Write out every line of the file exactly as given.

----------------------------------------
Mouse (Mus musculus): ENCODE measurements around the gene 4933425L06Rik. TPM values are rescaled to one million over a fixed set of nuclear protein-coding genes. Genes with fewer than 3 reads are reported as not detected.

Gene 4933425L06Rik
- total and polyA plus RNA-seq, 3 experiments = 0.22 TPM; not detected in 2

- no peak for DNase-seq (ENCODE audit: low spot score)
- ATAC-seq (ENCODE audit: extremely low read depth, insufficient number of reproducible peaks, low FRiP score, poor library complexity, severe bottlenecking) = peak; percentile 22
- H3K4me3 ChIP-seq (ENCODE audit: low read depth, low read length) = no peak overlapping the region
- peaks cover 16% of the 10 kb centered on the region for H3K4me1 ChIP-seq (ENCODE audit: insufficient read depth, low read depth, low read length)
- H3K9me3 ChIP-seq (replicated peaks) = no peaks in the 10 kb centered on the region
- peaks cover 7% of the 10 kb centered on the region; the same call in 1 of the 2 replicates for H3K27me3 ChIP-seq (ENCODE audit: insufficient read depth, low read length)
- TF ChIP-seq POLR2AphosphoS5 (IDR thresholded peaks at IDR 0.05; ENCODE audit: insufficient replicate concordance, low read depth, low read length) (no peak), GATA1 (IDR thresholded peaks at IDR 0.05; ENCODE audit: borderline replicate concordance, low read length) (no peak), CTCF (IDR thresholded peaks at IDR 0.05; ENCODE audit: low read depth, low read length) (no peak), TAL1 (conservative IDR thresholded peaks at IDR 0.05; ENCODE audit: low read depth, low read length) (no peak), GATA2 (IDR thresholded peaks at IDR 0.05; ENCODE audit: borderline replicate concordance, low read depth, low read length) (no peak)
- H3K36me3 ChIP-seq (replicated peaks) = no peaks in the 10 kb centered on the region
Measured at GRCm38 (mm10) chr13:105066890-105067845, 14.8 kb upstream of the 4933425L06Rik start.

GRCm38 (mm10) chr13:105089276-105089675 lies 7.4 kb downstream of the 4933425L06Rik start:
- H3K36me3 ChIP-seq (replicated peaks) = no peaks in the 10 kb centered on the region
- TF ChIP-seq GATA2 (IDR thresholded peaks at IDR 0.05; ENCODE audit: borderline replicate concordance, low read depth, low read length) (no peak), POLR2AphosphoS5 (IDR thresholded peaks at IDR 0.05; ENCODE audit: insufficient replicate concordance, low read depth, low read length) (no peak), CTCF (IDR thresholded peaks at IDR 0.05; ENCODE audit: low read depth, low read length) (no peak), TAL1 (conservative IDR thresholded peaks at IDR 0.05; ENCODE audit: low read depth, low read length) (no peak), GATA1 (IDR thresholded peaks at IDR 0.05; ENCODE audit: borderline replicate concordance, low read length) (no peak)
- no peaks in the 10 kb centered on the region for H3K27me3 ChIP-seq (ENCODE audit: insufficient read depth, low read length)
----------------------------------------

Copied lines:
Mouse (Mus musculus): ENCODE measurements around the gene 4933425L06Rik. TPM values are rescaled to one million over a fixed set of nuclear protein-coding genes. Genes with fewer than 3 reads are reported as not detected.

Gene 4933425L06Rik
- total and polyA plus RNA-seq, 3 experiments = 0.22 TPM; not detected in 2

- no peak for DNase-seq (ENCODE audit: low spot score)
- ATAC-seq (ENCODE audit: extremely low read depth, insufficient number of reproducible peaks, low FRiP score, poor library complexity, severe bottlenecking) = peak; percentile 22
- H3K4me3 ChIP-seq (ENCODE audit: low read depth, low read length) = no peak overlapping the region
- peaks cover 16% of the 10 kb centered on the region for H3K4me1 ChIP-seq (ENCODE audit: insufficient read depth, low read depth, low read length)
- H3K9me3 ChIP-seq (replicated peaks) = no peaks in the 10 kb centered on the region
- peaks cover 7% of the 10 kb centered on the region; the same call in 1 of the 2 replicates for H3K27me3 ChIP-seq (ENCODE audit: insufficient read depth, low read length)
- TF ChIP-seq POLR2AphosphoS5 (IDR thresholded peaks at IDR 0.05; ENCODE audit: insufficient replicate concordance, low read depth, low read length) (no peak), GATA1 (IDR thresholded peaks at IDR 0.05; ENCODE audit: borderline replicate concordance, low read length) (no peak), CTCF (IDR thresholded peaks at IDR 0.05; ENCODE audit: low read depth, low read length) (no peak), TAL1 (conservative IDR thresholded peaks at IDR 0.05; ENCODE audit: low read depth, low read length) (no peak), GATA2 (IDR thresholded peaks at IDR 0.05; ENCODE audit: borderline replicate concordance, low read depth, low read length) (no peak)
- H3K36me3 ChIP-seq (replicated peaks) = no peaks in the 10 kb centered on the region
Measured at GRCm38 (mm10) chr13:105066890-105067845, 14.8 kb upstream of the 4933425L06Rik start.

GRCm38 (mm10) chr13:105089276-105089675 lies 7.4 kb downstream of the 4933425L06Rik start:
- H3K36me3 ChIP-seq (replicated peaks) = no peaks in the 10 kb centered on the region
- TF ChIP-seq GATA2 (IDR thresholded peaks at IDR 0.05; ENCODE audit: borderline replicate concordance, low read depth, low read length) (no peak), POLR2AphosphoS5 (IDR thresholded peaks at IDR 0.05; ENCODE audit: insufficient replicate concordance, low read depth, low read length) (no peak), CTCF (IDR thresholded peaks at IDR 0.05; ENCODE audit: low read depth, low read length) (no peak), TAL1 (conservative IDR thresholded peaks at IDR 0.05; ENCODE audit: low read depth, low read length) (no peak), GATA1 (IDR thresholded peaks at IDR 0.05; ENCODE audit: borderline replicate concordance, low read length) (no peak)
- no peaks in the 10 kb centered on the region for H3K27me3 ChIP-seq (ENCODE audit: insufficient read depth, low read length)